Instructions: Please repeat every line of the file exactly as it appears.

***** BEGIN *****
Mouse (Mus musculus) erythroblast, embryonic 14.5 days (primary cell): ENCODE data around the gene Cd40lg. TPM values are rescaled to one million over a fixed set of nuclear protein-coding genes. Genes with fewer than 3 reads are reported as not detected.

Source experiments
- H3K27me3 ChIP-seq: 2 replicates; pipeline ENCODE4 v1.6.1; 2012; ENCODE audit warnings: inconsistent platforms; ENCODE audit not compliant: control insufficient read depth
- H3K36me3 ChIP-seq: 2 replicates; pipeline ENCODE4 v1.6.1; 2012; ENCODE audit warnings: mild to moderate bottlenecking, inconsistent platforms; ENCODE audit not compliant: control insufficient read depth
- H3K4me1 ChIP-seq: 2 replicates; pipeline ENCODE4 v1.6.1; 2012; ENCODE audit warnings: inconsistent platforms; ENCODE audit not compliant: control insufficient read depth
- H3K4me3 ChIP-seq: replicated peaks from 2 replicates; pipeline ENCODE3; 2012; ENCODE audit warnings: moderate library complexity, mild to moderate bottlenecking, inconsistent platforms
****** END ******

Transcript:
Mouse (Mus musculus) erythroblast, embryonic 14.5 days (primary cell): ENCODE data around the gene Cd40lg. TPM values are rescaled to one million over a fixed set of nuclear protein-coding genes. Genes with fewer than 3 reads are reported as not detected.

Source experiments
- H3K27me3 ChIP-seq: 2 replicates; pipeline ENCODE4 v1.6.1; 2012; ENCODE audit warnings: inconsistent platforms; ENCODE audit not compliant: control insufficient read depth
- H3K36me3 ChIP-seq: 2 replicates; pipeline ENCODE4 v1.6.1; 2012; ENCODE audit warnings: mild to moderate bottlenecking, inconsistent platforms; ENCODE audit not compliant: control insufficient read depth
- H3K4me1 ChIP-seq: 2 replicates; pipeline ENCODE4 v1.6.1; 2012; ENCODE audit warnings: inconsistent platforms; ENCODE audit not compliant: control insufficient read depth
- H3K4me3 ChIP-seq: replicated peaks from 2 replicates; pipeline ENCODE3; 2012; ENCODE audit warnings: moderate library complexity, mild to moderate bottlenecking, inconsistent platforms